The question looms large in wake of the NBA suspending its season due to the COVID-19 pandemic: When will play resume, and what will it look like when (or if) it does?
The sobering reality is that it's still too soon to say. Commissioner Adam Silver said as much in a sitdown with ESPN's Rachel Nichols last week.
"I honestly don't know just because I don't have a good enough sense of how long a period this is going to be," Silver said when asked the most likely options for resuming the season. Silver did express optimism that some part of the season could be salvaged, but he maintained that the safety and health of players and fans would always be paramount.
Despite the uncertainty, it has become clear from credible reports that the league is driven to carry out the 2019-20 season to some sort of conclusion.
Take Marc Stein's latest "On Basketball" newsletter as an example. Stein cites a prevailing desire to avoid an unresolved conclusion to the season, (for philosophic reasons) along with severe financial losses as motivators for finding a way to resume play.
The latter impetus is key. As Stein notes, even before the COVID-19 outbreak, Silver estimated multiple hundreds of millions of dollars in losses as a result of the preseason Daryl Morey-China controversy. And if the NBA decided to simply continue without fans, NBC Sports' Tom Haberstroh estimated $500 million in lost ticket revenue, which doesn't take into account TV and advertising considerations. Recent projections have the total damage as high as $1 billion or more.
Those figures are certainly front of mind for owners as they navigate these uncharted waters. Stein also reported that, "key NBA figures welcome an experiment with radical changes, such as contesting the NBA Finals in August, pushing free agency into September and starting the 2020-21 season on Christmas Day."
Here, financial considerations reign again. Sure, there's a cost to shaving off a quarter of the 2020-21 regular season, but owners would surely choose that over losing an entire postseason's worth of games (especially a postseason as anticipated as this one). Plus, as far as alternative schedules go, a league calendar year running from December to September mitigates competition with the NFL regular season.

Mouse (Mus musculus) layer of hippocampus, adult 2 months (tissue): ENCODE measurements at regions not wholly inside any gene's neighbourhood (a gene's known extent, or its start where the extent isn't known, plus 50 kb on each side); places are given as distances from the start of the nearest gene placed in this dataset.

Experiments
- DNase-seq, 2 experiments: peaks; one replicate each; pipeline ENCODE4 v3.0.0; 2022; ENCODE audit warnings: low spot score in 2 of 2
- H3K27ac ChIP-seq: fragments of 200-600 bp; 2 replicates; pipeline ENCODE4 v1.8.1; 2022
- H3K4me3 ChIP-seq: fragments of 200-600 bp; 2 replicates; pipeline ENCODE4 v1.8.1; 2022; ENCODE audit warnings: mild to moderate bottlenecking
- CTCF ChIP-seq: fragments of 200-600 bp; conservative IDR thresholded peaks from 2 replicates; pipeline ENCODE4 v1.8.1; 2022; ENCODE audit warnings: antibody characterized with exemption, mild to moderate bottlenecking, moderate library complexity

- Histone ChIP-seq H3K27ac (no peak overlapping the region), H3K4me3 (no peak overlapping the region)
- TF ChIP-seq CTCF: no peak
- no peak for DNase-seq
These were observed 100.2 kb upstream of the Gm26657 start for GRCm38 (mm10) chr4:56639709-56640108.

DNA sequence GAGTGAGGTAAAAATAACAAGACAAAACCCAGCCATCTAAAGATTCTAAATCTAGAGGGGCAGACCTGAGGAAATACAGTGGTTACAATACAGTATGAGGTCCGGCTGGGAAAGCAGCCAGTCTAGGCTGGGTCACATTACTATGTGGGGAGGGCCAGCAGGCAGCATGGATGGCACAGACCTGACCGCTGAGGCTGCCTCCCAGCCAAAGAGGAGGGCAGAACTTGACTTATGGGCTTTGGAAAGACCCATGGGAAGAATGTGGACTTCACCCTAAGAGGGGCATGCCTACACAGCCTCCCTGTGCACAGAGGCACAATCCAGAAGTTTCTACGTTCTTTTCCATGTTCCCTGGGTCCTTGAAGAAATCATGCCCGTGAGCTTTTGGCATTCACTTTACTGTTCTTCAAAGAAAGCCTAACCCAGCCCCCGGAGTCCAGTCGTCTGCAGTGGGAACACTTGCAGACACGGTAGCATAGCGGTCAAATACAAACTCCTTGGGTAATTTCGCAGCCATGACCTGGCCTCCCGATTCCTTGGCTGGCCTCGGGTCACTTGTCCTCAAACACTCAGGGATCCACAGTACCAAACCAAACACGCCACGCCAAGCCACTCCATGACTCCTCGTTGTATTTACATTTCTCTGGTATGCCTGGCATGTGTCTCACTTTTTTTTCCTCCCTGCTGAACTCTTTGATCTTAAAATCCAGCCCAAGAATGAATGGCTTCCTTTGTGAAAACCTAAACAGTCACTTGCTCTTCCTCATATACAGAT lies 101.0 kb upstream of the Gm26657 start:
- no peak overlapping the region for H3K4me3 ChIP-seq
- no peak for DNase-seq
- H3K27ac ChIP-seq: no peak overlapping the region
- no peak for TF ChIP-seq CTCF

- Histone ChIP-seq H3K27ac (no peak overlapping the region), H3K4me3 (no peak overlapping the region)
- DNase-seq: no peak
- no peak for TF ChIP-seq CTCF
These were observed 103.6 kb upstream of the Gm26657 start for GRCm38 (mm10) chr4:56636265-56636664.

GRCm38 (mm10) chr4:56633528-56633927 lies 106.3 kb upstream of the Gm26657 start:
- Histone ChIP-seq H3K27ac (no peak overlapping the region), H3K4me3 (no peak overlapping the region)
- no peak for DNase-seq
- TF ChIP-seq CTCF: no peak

According to Stein, discussions on this timeline have increased to a point where the league is directing teams to actively seek out dates and venues (G League arenas, etc.) for potential games deep into the summer.
But what can't go undiscussed is the strain that a hyper-shortened season would put on players. Bulls fans should remember that the 2011-12 lockout-shortened season also started on Dec. 25. It began with a Derrick Rose game-winning buzzer-beater at Staples Center on Christmas Day and ended with injuries (Rose's torn ACL and Noah's left ankle sprain) cutting a potentially deep playoff run short.
"The schedule in that lockout year was stupid. We played 66 games in, like, 90 days," Kyle Korver recently told NBC Sports Chicago. "That was bad for our team."
Resuming this season after a months-long hiatus could introduce conditioning concerns, especially because players are currently barred from utilizing team facilities until further notice.
These precautions, while necessary, only scratch the surface of the complexities before us. Multiple WNBA teams share arenas with NBA clubs. What happens if or when schedules overlap? Top prospects (Anthony Edwards and Tre Jones, so far) are starting to declare for the draft. How will the hiatus impact pre-draft protocols? When will the draft even be held? What will the salary cap look like when free agency rolls around? The list goes on.
A little over a week has passed and there are still way more questions than answers. That's not likely to change any time soon. But at least we can hold out hope that the 2019-20 playoffs might be played. Count on the NBA to be creative, but it's crucial to make sure it's done safely for all.